The Canadian Iron and Foundry Co. purchased the St. Thomas Car Wheel Co. in 1903 and built a new factory to produce railway car wheels. Later known as Canron, it became the main supplier of car wheels, brake shoes and other products to the St. Thomas rail industry, and contributed to its great success from the 19th century up to the period following the Second World War. By 1973 Canron, was the only manufacturer of railway brake shoes in Canada. Canron closed in the 1980s and the factory was demolished.
Scope and Content
Aerial photograph of St. Thomas, Ontario, featuring the Canadian Iron and Foundry Co. (Canron) site in St. Thomas, Ontario.
Aerial view of the Cantilever Bridge in Niagara Falls being dismantled in 1926. Below the image is the following caption: "TWO BRIDGES cross the Niagara just above the Whirlpool (upper left). In 1926, when this photo was made, the Cantilever Bridge, in foreground, was being dismantled. Next to it is the Michigan Central Bridge which replaced it in 1925. Beyond that is the double-deck Whirlpool Bridge which in 1897 succeeded the Suspension Bridge."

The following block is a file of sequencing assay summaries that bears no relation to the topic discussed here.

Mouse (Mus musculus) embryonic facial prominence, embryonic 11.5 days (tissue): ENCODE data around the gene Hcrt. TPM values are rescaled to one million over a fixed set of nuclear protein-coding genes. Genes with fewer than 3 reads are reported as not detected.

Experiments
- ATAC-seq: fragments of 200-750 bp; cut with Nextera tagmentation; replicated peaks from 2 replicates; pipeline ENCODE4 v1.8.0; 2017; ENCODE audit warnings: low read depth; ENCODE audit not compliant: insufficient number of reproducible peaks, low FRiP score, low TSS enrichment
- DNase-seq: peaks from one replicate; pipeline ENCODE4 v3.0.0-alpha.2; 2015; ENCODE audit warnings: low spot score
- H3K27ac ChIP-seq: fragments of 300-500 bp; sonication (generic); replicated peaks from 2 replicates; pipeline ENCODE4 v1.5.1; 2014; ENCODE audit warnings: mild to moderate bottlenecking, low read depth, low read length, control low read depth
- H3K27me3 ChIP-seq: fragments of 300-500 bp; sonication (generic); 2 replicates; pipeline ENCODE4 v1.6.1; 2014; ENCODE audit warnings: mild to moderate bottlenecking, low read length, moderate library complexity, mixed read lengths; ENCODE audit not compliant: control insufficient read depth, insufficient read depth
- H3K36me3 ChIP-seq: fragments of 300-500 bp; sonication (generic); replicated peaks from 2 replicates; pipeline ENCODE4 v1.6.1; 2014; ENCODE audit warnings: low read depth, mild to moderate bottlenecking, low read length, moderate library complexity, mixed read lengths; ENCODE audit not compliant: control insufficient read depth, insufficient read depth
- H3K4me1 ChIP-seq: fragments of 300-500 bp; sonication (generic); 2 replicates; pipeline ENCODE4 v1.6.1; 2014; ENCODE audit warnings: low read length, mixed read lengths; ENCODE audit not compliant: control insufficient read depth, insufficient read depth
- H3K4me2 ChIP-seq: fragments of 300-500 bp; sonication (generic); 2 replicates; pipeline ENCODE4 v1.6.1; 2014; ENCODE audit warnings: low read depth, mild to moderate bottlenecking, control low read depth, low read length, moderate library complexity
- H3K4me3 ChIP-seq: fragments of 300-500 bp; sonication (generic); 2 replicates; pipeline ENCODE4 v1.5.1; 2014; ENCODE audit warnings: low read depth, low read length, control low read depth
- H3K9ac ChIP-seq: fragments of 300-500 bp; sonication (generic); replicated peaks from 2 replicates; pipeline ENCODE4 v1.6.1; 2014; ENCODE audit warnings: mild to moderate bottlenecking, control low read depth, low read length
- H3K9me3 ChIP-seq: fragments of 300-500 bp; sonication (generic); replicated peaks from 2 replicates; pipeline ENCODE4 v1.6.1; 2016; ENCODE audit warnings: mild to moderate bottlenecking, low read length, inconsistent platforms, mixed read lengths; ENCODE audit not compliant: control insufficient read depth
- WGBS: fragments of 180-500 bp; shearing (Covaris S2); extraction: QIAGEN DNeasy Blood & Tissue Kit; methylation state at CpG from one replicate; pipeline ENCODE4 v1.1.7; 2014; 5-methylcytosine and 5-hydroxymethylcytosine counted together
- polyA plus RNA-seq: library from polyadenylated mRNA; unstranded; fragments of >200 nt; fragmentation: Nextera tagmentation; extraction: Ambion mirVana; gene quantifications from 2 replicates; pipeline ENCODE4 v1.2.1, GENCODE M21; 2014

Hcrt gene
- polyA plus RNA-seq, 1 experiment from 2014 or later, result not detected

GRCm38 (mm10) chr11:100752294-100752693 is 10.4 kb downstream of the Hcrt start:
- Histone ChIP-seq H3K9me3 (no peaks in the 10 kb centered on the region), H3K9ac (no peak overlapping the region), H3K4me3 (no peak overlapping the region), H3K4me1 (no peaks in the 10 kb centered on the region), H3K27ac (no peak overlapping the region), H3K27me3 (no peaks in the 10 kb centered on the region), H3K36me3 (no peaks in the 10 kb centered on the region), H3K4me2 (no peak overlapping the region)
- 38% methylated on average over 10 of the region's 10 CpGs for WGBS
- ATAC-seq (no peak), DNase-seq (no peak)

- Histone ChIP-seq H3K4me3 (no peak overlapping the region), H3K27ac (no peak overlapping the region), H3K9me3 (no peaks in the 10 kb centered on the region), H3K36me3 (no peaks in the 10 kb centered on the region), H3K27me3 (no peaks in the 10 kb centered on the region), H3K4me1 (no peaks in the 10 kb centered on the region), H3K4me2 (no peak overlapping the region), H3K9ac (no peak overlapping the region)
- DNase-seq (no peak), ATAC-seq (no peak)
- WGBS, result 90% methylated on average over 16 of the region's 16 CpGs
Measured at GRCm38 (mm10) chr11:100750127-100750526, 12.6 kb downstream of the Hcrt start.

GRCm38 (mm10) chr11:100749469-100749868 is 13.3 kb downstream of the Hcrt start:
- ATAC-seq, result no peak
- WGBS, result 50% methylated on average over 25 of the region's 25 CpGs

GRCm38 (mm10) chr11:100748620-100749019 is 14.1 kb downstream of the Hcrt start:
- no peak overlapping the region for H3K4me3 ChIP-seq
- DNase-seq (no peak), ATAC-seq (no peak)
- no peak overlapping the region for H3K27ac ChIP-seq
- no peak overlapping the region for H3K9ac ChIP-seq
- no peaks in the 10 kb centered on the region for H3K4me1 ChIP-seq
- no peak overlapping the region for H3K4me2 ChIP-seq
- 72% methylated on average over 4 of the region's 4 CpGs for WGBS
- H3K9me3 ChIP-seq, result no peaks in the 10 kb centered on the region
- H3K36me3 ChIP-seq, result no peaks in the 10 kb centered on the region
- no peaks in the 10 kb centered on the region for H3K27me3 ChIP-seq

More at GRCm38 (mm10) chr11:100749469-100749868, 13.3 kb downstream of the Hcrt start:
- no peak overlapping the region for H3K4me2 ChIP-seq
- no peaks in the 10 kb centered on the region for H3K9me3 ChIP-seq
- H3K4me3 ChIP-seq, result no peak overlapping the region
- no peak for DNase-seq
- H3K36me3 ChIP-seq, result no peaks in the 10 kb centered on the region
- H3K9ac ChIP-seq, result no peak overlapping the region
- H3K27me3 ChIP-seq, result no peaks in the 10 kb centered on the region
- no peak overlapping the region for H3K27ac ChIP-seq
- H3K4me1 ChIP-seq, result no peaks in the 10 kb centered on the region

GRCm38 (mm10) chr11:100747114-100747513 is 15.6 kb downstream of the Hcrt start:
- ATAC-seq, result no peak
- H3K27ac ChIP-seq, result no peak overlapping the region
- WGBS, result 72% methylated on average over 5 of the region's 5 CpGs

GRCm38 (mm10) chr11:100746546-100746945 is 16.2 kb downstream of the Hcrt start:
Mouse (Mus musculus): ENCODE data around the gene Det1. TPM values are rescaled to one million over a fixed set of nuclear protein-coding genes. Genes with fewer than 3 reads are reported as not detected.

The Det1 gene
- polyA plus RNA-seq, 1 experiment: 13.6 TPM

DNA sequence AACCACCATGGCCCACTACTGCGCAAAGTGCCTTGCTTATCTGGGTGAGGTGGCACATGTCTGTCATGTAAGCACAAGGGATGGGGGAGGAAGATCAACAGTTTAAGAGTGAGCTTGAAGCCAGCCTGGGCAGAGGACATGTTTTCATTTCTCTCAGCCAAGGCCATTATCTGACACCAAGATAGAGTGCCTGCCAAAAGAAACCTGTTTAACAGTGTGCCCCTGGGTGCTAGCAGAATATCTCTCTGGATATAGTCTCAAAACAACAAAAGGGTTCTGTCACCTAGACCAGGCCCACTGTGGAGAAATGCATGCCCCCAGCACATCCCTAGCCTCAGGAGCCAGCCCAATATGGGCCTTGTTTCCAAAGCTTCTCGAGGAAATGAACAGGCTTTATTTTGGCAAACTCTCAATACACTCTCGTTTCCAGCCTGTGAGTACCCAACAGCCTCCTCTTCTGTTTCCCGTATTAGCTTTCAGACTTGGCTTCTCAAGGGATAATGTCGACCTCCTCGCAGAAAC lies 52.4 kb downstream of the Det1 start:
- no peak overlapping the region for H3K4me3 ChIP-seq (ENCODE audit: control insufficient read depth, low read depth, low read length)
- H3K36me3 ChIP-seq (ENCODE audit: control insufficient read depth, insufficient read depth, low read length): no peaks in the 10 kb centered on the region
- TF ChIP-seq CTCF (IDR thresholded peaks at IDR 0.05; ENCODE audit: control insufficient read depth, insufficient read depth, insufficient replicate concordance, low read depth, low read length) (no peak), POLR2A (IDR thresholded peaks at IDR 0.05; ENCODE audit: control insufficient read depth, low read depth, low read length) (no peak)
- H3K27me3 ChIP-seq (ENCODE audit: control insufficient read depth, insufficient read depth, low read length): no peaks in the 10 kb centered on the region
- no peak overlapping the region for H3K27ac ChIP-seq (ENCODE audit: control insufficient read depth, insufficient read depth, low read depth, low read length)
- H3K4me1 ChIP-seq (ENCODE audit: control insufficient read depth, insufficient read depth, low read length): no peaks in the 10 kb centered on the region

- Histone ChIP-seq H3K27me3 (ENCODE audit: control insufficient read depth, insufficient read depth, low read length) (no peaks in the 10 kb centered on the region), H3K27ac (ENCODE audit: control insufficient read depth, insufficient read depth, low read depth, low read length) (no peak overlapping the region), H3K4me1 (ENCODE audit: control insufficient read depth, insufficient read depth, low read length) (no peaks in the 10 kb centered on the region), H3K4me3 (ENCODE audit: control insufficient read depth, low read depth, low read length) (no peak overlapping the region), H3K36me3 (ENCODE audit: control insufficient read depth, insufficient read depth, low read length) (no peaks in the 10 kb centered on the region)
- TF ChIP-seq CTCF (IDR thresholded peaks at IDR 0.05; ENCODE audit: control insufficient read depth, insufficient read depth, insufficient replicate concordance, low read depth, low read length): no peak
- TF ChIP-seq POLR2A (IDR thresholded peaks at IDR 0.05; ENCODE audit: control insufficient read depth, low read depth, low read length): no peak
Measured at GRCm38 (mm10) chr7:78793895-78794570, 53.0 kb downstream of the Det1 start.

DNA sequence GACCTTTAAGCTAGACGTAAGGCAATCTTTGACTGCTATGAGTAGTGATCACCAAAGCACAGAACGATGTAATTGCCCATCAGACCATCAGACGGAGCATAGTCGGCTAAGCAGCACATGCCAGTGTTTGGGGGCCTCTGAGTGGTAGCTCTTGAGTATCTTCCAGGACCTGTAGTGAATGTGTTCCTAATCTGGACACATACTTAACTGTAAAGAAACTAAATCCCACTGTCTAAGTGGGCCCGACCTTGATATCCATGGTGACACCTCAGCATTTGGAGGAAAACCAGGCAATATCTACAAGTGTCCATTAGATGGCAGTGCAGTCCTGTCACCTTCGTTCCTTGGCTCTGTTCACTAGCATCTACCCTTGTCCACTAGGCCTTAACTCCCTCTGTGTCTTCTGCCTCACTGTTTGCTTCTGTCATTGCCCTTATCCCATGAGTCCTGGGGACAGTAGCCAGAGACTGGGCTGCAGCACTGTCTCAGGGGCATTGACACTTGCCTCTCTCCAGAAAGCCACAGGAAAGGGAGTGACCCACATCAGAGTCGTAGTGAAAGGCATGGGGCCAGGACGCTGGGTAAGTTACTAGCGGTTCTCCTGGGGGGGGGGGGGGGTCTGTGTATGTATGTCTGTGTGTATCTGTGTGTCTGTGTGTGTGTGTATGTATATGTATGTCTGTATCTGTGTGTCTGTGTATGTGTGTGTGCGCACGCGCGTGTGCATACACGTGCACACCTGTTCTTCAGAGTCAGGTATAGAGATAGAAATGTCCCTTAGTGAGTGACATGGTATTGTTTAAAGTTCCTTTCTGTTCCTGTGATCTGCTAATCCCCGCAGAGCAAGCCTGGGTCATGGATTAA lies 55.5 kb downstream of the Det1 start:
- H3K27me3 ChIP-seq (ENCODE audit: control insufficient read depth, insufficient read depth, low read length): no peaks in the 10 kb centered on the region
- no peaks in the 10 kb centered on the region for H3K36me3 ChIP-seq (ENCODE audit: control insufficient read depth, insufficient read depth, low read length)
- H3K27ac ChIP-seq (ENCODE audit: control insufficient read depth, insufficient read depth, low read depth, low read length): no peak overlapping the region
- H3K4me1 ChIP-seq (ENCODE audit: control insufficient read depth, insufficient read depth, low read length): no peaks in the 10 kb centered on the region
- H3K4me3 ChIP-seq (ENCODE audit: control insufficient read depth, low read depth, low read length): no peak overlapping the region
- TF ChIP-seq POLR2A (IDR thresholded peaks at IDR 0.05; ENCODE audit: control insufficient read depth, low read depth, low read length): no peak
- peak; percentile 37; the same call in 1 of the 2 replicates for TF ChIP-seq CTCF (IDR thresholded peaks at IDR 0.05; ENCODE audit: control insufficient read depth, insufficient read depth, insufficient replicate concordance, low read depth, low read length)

A black and white photograph of a Baltimore and Ohio Railway (B&O) horse car, built in 1829 and nicknamed the "Pioneer". This car made numerous runs on the Baltimore and Ohio Railroad before steam power was introduced. It was found that one horse could haul on rails a load of freight equal to the effort of twelve horses on a turnpike. Passengers were carried at a speed of twelve to fifteen miles per hour.
A black and white photograph featuring Bannockburn Farm’s team and wagon, likely as part of a parade. The cart has a sign advertising the Pere Marquette Railway that reads, "Pere Marquette Railway Co. / Ship by Rail / Safe Sure Speedy", and an unidentified woman with four unidentified children sitting inside. An unidentified man holds the reins and is sitting in the box car.